Historical Society of Elba

05/03/2019
Historical Society of Elba

Historical Society of Elba

The most recent newsletter from the Town of Elba Historian and president of the Historical Society of Elba...

FROM THE DESK OF
EARL ROTH

Historian –Town of Elba
Historian – Village of Elba [email protected]
President – Historical Society of Elba
Master – Elba Grange #783 May 2, 2019 2019-1

Welcome back to my readers. Now that I have completed my responsibilities to the clients of my tax practice, I will resume my newsletters.

GRANGERS

The first meeting of 2019 was held on April 18th at Chap’s Diner in Elba. This marks the beginning of our 126th year, as the Elba Grange was organized in 1893. Our May meeting will be held on May 15th with Ned Dale (Elba’s new school Superintendant) as our guest speaker.

HISTORICAL SOCIETY

The first meeting was held April 4th with installation of officers and finalizing their 2019 schedule, including The October “Roast Beef Dinner” and Memorial Day ceremonies. The museum will open on May 27th in conjunction with Memorial Day ceremonies at the cemetery in cooperation with The Elba Betterment Committee, The Elba Volunteer Fire Department and the Ladies’ Auxiliary.

The Historical society would like to thank Maureen Torrey-Marshall and Peter Warn for their generous cash donations.

Our Historical Society and Museum could not exist without the financial support of The Town OF Elba and all of our other benefactors. However, in addition to money, The Historical Society and Museum is in need of people. Many of our older members are no longer able to physically help us or even able to attend meetings. WE MUST HAVE FRESH BODIES & IDEAS.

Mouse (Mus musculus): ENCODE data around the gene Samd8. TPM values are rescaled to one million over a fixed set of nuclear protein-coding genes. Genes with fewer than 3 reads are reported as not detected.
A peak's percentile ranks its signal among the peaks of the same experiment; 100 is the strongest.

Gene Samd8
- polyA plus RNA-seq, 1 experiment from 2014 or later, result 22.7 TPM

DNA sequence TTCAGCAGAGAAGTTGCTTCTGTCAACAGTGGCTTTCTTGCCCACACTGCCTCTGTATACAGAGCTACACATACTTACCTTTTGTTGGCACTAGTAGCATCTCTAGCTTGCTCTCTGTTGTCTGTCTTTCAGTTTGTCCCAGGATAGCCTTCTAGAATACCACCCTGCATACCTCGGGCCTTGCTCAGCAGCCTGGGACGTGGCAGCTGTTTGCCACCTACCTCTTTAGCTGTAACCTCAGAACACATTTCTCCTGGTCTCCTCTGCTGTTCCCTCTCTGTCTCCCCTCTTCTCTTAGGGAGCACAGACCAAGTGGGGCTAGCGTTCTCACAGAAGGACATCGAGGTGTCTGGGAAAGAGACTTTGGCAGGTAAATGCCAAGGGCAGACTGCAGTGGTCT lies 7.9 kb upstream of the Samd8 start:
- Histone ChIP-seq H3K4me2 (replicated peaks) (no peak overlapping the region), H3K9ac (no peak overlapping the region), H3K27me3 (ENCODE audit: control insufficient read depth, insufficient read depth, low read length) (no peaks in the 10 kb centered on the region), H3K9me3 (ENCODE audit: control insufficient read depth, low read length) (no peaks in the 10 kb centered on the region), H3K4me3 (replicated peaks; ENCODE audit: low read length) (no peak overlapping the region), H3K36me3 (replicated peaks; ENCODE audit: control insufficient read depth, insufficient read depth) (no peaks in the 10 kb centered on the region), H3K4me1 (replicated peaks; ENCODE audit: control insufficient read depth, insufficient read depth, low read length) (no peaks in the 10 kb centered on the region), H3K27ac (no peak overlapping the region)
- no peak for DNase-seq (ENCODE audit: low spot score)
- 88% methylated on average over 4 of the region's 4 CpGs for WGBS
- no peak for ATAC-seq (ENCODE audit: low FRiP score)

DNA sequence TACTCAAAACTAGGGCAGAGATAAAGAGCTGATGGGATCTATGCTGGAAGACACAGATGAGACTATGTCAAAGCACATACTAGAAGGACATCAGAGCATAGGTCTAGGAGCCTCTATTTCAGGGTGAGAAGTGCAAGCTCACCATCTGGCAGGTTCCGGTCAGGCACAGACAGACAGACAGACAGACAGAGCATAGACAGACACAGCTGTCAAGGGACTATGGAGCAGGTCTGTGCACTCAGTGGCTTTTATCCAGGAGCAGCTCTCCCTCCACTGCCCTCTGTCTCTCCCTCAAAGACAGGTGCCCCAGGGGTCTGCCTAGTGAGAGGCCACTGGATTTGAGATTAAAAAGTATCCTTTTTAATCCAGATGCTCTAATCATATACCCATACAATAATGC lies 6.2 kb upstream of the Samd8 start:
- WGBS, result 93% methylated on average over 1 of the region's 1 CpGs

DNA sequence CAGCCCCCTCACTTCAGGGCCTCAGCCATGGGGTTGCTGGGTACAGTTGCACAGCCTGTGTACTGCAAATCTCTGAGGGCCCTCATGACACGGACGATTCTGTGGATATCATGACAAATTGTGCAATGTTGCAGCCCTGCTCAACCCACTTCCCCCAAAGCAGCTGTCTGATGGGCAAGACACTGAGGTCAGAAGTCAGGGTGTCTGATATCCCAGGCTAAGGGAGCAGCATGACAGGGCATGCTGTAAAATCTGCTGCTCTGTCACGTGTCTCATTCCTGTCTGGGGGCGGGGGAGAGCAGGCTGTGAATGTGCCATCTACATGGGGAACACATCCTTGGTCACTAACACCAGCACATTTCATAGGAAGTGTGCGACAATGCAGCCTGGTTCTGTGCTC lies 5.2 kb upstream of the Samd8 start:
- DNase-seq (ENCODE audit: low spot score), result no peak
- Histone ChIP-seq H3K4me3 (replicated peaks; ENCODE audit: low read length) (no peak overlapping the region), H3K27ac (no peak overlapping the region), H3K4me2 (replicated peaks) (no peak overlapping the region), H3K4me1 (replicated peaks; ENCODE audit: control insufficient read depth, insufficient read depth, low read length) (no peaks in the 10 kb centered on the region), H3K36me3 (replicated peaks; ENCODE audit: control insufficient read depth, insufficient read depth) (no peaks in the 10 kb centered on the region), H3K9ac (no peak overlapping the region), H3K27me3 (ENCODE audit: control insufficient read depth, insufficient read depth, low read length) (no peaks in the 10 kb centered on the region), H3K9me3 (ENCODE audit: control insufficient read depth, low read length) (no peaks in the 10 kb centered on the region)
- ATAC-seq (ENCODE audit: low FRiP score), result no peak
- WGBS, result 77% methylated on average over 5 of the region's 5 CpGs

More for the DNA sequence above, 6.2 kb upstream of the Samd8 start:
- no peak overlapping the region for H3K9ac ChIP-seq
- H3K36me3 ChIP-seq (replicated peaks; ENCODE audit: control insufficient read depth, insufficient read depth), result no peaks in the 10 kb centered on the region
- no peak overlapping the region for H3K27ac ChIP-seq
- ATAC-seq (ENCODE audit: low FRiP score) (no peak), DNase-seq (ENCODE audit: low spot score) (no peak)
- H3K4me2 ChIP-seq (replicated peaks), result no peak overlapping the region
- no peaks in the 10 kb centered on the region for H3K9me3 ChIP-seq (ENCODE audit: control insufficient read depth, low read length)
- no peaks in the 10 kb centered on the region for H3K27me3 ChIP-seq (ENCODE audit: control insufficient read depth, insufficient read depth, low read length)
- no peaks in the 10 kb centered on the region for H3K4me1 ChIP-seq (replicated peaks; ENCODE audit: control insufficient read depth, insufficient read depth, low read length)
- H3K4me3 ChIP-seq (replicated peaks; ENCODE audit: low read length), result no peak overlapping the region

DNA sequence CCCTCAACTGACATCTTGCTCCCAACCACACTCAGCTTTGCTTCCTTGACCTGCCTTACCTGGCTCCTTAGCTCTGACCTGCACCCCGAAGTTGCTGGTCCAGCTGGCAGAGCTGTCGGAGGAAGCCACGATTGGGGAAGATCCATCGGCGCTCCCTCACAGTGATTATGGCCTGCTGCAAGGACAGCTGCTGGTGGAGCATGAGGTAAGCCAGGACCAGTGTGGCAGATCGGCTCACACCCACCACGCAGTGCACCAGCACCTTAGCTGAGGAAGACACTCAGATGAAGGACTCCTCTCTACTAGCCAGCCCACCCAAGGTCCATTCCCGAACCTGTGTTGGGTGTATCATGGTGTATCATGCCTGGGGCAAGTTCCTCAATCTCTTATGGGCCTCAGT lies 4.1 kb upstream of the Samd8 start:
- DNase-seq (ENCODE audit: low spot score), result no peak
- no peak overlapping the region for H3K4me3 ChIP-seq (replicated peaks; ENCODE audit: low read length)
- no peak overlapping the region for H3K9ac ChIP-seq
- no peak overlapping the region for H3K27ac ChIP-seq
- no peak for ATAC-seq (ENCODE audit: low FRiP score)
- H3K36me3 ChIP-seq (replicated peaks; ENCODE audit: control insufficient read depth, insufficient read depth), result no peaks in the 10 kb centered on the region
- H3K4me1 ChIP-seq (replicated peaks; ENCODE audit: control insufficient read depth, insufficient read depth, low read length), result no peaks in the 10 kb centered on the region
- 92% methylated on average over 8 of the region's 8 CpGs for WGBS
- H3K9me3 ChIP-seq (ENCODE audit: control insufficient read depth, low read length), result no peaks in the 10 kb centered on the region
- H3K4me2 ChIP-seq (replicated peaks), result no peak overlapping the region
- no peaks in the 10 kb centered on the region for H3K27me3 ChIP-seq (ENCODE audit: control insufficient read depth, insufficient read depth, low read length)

We have the following needs:
To re side the Griffin house
To complete our planned addition
To plan & organize new displays for the public
To help maintain our buildings & grounds

I look forward to someone stepping up and offering their time and skills.

Page 2

OTHER

We recently received a question regarding “The Point” and its history. With the help of June Rowcliffe and The 1995 175th Anniversary publication, I hope that I will have succeeded in making all of my readers more informed.

June Rowcliffe and her husband (Howard) purchased the property in 1980. At that time the buildings consisted of ten houses that were leased out (June is currently living in the one remaining), the office (no longer there), two long barns (which the Rowcliffes used for a nursery and collectible business – only one remains) and a residence which still remains.

We can not be sure where the name “The Point” came from or when it was first used. It may have been a descriptive term that describes the acute angle (north east corner) formed by the intersection of Watson Road and Oak Orchard Road.

Looking at old maps, it appears that “The Point” was originally part of the Edwin Parker farm of some 78 acres. In February 1913, The Stickney family sold five acres to the Western New York Farms Company. In July 1913, the offices were complete and the WNY Farms Co. moved from The Village of Elba to the “farm village”. In January 1914, a celebration for 200 employees and dignitaries were held in a newly completed 130 x 45 foot machinery barn which had a new concrete floor installed for the occasion.

A single well furnished water for all of the buildings through their own water system.

The large house was constructed for use of WNY Farms Co.’s managers’, while the ten tenant houses were constructed for use by other employees. With the draining of the swamp and clearing of the trees, housing was in great shortage and Company owned housing became a necessity. The farm village, “The Point”, fulfilled social needs as well, dinners, card parties, dancing and club suppers were held for the benefit of its residents.

After WNY Farms sold off its ownership in the muck land to individual farmers, the need for company housing ended. However, the tenant houses were still in demand. In the years following World War II, many newly married couples made “The Point” their homes and started their families there.